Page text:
July 13, 1928 – Jan. 12, 2019
Ed Vidler, the president of the iconic Vidler’s 5 & 10 store in East Aurora, died Saturday morning, according to a post on the store’s Facebook page. He was 90.
The son of Bob Vidler Sr., who founded the store in 1930 after he learned that his mother-in-law had to leave East Aurora to buy a spool of thread, Mr. Vidler became the face of the business in folksy commercials with his older brother, Bob Jr., in 1980s.
Caricatured in a statue sitting with its legs hanging over the roof of the store, he has presided over the village’s Main Street for the past 10 years.
A 1946 graduate of East Aurora High School, he went on to earn a degree in retailing from Rochester Institute of Technology in 1950.
He began working in the store as a teenager. He and his brother, who joined the store after he was discharged from the Navy in 1945, bought the business from their father in 1953.
Over the years, they expanded Vidler’s by buying buildings next door. They resisted the urge to modernize in the 1960s and kept the old-fashioned red-and-white facade, the original fixtures and the wooden floors that give the store its charm. In recent years, it has become a favorite with tourists.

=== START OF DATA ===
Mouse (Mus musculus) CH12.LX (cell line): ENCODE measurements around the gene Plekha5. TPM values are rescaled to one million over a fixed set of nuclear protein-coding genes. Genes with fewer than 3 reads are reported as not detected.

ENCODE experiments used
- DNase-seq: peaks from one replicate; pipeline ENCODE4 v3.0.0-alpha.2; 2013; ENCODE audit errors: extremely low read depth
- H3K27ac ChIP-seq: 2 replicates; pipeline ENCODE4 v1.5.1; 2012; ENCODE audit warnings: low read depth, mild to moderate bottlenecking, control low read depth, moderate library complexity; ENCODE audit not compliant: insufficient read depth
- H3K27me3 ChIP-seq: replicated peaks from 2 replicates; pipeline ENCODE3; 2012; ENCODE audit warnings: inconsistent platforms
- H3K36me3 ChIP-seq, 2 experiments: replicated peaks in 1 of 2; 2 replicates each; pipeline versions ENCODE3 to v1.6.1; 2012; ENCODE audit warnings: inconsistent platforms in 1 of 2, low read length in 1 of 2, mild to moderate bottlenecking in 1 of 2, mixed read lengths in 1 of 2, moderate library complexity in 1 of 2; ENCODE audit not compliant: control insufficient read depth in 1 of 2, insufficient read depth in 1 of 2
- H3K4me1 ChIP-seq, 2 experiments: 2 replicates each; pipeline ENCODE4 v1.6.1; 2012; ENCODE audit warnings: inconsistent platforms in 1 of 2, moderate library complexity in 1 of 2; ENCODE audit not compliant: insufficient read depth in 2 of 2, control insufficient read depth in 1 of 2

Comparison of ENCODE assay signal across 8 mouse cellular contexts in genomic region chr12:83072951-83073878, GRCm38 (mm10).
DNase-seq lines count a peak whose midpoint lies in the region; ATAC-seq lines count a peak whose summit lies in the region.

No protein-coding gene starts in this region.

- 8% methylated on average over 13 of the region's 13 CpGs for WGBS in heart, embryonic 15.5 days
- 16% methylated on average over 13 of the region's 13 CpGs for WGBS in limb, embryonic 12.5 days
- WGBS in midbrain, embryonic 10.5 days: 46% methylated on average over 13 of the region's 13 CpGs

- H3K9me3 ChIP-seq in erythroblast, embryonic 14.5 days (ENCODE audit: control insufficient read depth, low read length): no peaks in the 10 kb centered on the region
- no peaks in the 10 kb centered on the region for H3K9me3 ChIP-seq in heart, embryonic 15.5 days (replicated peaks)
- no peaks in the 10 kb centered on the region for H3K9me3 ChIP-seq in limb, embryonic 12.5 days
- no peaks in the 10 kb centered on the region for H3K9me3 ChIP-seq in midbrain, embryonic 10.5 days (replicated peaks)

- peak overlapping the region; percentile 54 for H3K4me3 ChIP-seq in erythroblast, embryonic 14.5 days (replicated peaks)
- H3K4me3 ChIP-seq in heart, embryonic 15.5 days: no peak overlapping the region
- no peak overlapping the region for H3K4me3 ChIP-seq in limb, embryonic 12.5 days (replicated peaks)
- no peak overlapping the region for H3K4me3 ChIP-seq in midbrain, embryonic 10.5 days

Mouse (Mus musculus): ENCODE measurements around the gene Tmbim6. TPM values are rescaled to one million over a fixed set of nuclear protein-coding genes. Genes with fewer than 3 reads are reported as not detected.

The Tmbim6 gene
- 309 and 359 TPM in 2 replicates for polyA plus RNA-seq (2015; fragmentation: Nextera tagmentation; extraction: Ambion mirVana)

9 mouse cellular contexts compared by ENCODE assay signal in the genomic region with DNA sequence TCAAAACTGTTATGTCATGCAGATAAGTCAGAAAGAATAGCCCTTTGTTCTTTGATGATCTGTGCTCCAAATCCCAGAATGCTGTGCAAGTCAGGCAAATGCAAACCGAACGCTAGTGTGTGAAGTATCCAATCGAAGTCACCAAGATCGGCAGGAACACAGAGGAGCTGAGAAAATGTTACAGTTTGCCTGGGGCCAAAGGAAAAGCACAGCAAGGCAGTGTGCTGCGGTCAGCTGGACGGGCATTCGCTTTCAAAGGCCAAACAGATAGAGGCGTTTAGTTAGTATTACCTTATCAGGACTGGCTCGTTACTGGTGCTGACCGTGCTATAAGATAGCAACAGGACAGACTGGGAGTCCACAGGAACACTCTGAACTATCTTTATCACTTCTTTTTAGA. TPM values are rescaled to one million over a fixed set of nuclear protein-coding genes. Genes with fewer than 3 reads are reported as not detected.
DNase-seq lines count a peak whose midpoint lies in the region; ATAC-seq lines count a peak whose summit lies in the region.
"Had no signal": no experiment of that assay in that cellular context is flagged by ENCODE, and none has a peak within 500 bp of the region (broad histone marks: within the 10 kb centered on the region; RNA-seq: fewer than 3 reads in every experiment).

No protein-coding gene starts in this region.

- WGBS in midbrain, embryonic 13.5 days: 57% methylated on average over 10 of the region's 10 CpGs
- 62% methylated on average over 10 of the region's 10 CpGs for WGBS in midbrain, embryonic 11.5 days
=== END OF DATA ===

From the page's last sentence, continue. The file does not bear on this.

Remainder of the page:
The Vidlers began print advertising in the 1970s to compete with a new shopping plaza that was built on the edge of the village and then turned to television.
Mr. Vidler credited the store’s success to its smallness and independence.
“That’s our advantage over a big chain,” he told The Buffalo News in 1990. “We don’t have marketing surveys and consultations with 10 departments before we do something. We can decide in 10 seconds.”
By 2000, he had cut back to working 40 hours a week. His daughter, Beverly, and later, his son, Don, took over day-to-day operations of the store.
He was predeceased by his wife, the former Virginia Dawson, who died in 1986, and his brother, who died in 2013.
He was remarried in 1990 to the former Patricia Richmond, who survives.
In addition to his wife and children, survivors also include two step-sons, Jim Richmond and Hal Richmond; nine grandchildren and six great-grandchildren.
A celebration of his life for family and friends will be held at time to be arranged. Visitation will be held from 3 to 8 p.m. Thursday, Jan. 17, in Kenneth Howe Funeral Home, 64 Maple
St., East Aurora.
On Facebook, his family invited friends and customers to raise a glass in his memory, saying, “Kind, humble, polite, optimistic and always ready with a really bad pun or corny joke, dad wouldn’t want us to mourn but to celebrate what he considered his wonderful life.”